«math xmlns=¨http://www.w3.org/1998/Math/MathML¨»«mi»A«/mi»«mi»P«/mi»«mi»F«/mi»«mo»=«/mo»«mfrac»«mrow»«mfrac»«mn»4«/mn»«mn»3«/mn»«/mfrac»«mi»§#960;«/mi»«msup»«mi»r«/mi»«mn»3«/mn»«/msup»«/mrow»«mrow»«mn»8«/mn»«msup»«mi»r«/mi»«mn»3«/mn»«/msup»«/mrow»«/mfrac»«mo»=«/mo»«mfrac»«mi»§#960;«/mi»«mn»6«/mn»«/mfrac»«mo»=«/mo»«mn»52«/mn»«mo»%«/mo»«/math»

2.    Body centered Cube

 

Consider a cube of side ‘a’, and atoms of radius ‘r’ are placed at corners and at the body centre. Length of body diagonal, √3a=4r.

Volume of atoms in unit cell«math xmlns=¨http://www.w3.org/1998/Math/MathML¨»«mo»=«/mo»«mfrac»«mrow»«mn»2«/mn»«mo»*«/mo»«mn»4«/mn»«mi»§#960;«/mi»«msup»«mi»r«/mi»«mn»3«/mn»«/msup»«/mrow»«mn»3«/mn»«/mfrac»«mo»=«/mo»«mfrac»«mrow»«mn»8«/mn»«mi»§#960;«/mi»«msup»«mi»r«/mi»«mn»3«/mn»«/msup»«/mrow»«mn»3«/mn»«/mfrac»«/math»

In a body centered cube, there will be one atom at the centre along with 8 corner atoms. This corner atom is shared by 8 unit cell and the atom at the centre is not a shared one. Therefore no. of atoms per unit cell= (1/8)*8(corner atoms)+1(body centre)=2.

Volume of unit cell«math xmlns=¨http://www.w3.org/1998/Math/MathML¨»«mo»=«/mo»«msup»«mi»a«/mi»«mn»3«/mn»«/msup»«mo»=«/mo»«mo»(«/mo»«mfrac»«mrow»«mn»4«/mn»«mi»r«/mi»«/mrow»«msqrt»«mn»3«/mn»«/msqrt»«/mfrac»«msup»«mo»)«/mo»«mn»3«/mn»«/msup»«/math»

«math xmlns=¨http://www.w3.org/1998/Math/MathML¨»«mi»A«/mi»«mi»P«/mi»«mi»F«/mi»«mo»=«/mo»«mfrac»«mfrac»«mrow»«mn»8«/mn»«mi»§#960;«/mi»«msup»«mi»r«/mi»«mn»3«/mn»«/msup»«/mrow»«mn»3«/mn»«/mfrac»«mfrac»«mrow»«mn»64«/mn»«msup»«mi»r«/mi»«mn»3«/mn»«/msup»«/mrow»«mrow»«mo»(«/mo»«mn»3«/mn»«msqrt»«mn»3«/mn»«/msqrt»«mo»)«/mo»«/mrow»«/mfrac»«/mfrac»«mo»=«/mo»«mfrac»«mrow»«msqrt»«mn»3«/mn»«/msqrt»«mi»§#960;«/mi»«/mrow»«mn»8«/mn»«/mfrac»«mo»=«/mo»«mn»68«/mn»«mo»%«/mo»«/math»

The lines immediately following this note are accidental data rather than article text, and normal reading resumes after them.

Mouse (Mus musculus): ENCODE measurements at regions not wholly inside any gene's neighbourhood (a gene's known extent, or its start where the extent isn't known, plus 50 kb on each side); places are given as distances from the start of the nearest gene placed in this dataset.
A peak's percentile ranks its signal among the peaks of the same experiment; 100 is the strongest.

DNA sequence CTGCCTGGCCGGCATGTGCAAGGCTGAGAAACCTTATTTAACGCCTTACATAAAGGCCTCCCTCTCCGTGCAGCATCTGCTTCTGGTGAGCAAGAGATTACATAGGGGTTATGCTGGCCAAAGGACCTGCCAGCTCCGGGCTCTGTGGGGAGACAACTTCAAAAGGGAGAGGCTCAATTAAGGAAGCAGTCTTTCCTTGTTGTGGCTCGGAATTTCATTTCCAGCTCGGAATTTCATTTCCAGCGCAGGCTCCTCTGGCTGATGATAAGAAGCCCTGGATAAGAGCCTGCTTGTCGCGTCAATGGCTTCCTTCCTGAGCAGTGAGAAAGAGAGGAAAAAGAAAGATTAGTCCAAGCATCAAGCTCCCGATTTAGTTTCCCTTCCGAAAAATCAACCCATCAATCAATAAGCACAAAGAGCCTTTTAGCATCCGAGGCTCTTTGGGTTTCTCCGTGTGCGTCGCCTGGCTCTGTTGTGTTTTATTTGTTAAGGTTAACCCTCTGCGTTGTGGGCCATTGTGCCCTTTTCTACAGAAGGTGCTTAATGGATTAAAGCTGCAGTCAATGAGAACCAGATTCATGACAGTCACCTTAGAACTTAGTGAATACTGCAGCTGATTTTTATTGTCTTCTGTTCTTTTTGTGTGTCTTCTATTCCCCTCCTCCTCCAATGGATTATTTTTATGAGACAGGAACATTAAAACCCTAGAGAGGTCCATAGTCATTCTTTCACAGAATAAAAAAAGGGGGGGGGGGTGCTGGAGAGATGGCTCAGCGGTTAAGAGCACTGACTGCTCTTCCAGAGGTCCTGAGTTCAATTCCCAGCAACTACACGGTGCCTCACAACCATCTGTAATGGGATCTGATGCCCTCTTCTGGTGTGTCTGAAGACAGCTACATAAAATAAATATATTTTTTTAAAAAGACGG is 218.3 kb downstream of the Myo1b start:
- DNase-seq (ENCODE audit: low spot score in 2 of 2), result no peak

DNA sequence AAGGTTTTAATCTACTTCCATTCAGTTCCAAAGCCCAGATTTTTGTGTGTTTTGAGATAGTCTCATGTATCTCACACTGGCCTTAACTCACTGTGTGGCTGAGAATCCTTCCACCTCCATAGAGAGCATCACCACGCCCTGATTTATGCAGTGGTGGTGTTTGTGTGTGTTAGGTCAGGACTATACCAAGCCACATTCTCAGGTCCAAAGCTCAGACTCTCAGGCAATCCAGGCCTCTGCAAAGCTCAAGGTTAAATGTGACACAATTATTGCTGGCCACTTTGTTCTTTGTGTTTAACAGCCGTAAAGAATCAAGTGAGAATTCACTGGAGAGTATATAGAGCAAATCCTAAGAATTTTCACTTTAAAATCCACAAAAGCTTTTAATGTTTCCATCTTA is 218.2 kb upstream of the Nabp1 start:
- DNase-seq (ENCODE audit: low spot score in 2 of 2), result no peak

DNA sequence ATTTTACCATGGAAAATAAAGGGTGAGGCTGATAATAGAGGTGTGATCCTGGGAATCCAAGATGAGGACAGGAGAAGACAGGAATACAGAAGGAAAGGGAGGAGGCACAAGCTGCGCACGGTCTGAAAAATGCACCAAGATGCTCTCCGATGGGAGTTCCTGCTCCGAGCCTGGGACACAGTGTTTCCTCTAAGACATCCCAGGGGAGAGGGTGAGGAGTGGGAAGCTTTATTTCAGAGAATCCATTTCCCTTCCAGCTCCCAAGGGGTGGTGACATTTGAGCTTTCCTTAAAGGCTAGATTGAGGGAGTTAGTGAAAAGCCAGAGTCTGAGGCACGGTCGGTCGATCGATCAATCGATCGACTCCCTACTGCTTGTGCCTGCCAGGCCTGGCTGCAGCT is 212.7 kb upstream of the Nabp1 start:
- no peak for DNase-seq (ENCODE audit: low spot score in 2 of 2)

3.    Face centered Cube

 

Consider a cube of length ‘a’ and atoms of radius ’r’ are placed at the corners as well as at the face centre. Length of face diagonal √2a=4r.
Volume of unit cell«math xmlns=¨http://www.w3.org/1998/Math/MathML¨»«mo»=«/mo»«mfrac»«mrow»«mn»4«/mn»«mo»*«/mo»«mn»4«/mn»«/mrow»«mn»3«/mn»«/mfrac»«mi»§#960;«/mi»«msup»«mi»r«/mi»«mn»3«/mn»«/msup»«mo»=«/mo»«mfrac»«mn»16«/mn»«mn»3«/mn»«/mfrac»«mi»§#960;«/mi»«msup»«mi»r«/mi»«mn»3«/mn»«/msup»«/math»

In a face centered cube, each face possess one atom along with 8 corner atoms. The atoms at the faces are equally shared by two unit cell. Corner atoms by 8 unit cells. So the no. of atoms per unit cell is=(1/8)*8(corner atoms)+(1/2)*6(atoms at face)=4.

Volume of unit cell«math xmlns=¨http://www.w3.org/1998/Math/MathML¨»«mo»=«/mo»«msup»«mi»a«/mi»«mn»3«/mn»«/msup»«mo»=«/mo»«mo»(«/mo»«mfrac»«mrow»«mn»4«/mn»«mi»r«/mi»«/mrow»«msqrt»«mn»2«/mn»«/msqrt»«/mfrac»«msup»«mo»)«/mo»«mn»3«/mn»«/msup»«/math»

«math xmlns=¨http://www.w3.org/1998/Math/MathML¨»«mi»A«/mi»«mi»P«/mi»«mi»F«/mi»«mo»=«/mo»«mfrac»«mrow»«mfrac»«mn»16«/mn»«mn»3«/mn»«/mfrac»«mi»§#960;«/mi»«msup»«mi»r«/mi»«mn»3«/mn»«/msup»«/mrow»«mrow»«mo»(«/mo»«mfrac»«mrow»«mn»4«/mn»«mi»r«/mi»«/mrow»«msqrt»«mn»2«/mn»«/msqrt»«/mfrac»«msup»«mo»)«/mo»«mn»3«/mn»«/msup»«/mrow»«/mfrac»«mo»=«/mo»«mfrac»«mi»§#960;«/mi»«mrow»«mn»3«/mn»«msqrt»«mn»2«/mn»«/msqrt»«/mrow»«/mfrac»«mo»=«/mo»«mn»74«/mn»«mo»%«/mo»«/math»
 

Cite this Simulator:

.....
..... .....

Copyright @ 2017 Under the NME ICT initiative of MHRD

 Powered by AmritaVirtual Lab Collaborative Platform [ Ver 00.10. ]